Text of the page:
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Link Love: Culture Clips

Strategies for using social media well.

This short film (I can only recommend this particular one; there is another I don’t recommend)

This and this. These are poetry videos (I can only recommend these I post here; there are others I don’t recommend). I really struggle with poetry, perhaps I should see if mixed media poetry forms will help me. These are the same people who did the above video and Kissing in the Rain (which, if you need a semi-sweet respite, is just the thing). I just love their work.

Perhaps we need to be more interesting (otherwise known as “having a life”).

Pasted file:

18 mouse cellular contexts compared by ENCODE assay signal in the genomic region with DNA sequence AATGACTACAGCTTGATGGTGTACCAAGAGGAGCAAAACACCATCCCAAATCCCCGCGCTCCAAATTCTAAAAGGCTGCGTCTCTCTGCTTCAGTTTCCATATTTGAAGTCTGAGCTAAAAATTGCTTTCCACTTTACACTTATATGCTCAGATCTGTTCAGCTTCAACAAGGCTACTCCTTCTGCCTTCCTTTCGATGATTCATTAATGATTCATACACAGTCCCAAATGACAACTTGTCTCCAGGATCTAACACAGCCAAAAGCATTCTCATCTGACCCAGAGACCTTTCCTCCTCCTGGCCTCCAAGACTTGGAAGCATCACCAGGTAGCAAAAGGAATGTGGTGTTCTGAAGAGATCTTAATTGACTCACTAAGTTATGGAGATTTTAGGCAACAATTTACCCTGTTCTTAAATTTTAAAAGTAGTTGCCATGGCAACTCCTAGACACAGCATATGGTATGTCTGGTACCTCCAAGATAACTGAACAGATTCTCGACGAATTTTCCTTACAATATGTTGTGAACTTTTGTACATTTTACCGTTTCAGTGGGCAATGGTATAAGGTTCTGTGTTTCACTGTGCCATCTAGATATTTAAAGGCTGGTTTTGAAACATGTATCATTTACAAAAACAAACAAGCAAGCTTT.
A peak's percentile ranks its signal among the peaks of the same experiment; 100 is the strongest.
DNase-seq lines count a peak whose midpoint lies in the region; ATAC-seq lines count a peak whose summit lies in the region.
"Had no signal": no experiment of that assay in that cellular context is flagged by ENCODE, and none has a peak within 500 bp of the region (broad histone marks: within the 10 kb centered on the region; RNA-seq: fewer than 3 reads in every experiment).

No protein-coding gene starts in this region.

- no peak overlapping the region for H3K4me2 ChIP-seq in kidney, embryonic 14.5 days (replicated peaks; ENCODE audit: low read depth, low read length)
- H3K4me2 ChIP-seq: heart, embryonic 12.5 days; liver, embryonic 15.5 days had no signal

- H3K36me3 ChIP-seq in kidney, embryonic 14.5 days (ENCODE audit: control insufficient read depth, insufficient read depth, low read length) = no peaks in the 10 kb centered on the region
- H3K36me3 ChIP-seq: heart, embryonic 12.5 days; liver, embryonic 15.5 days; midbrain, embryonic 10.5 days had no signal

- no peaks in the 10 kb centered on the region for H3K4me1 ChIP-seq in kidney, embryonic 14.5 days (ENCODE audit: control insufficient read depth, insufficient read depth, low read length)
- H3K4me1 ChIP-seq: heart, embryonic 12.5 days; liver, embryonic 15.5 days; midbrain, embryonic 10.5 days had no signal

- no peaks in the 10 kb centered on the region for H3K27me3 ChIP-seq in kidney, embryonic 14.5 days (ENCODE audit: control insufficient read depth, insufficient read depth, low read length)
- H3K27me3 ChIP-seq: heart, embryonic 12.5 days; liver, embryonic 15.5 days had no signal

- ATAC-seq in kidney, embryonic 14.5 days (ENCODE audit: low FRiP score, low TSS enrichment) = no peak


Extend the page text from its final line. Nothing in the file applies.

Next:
And because I’m contrary, here and here are humorous takes on essential oils (though to be honest my main issue is . . . I don’t really like smells, like almost NONE).

Ten Lesser Known/Lesser Loved Couples from Movies

I’m writing this as part of Cordy’s A Lovely Blog Party.

1. Nick and Nora from The Thin Man mysteries (murder mysteries made in the 30’s and 40’s centered around a “retired” detective and his heiress wife and their escapades). Oh, my. Another blogger mentioned the films and the two protagonists and their chemistry, and I knew I had to see them . . . and now my sisters and I are hooked. Nick and Nora are so perfect; I love their constant banter that covers their deep caring, how he always tries to protect her in the goofiest ways, how she always tries to tag along on his mysteries, and I love their total trust and confidence in each other. #Relationshipgoals as one sister said.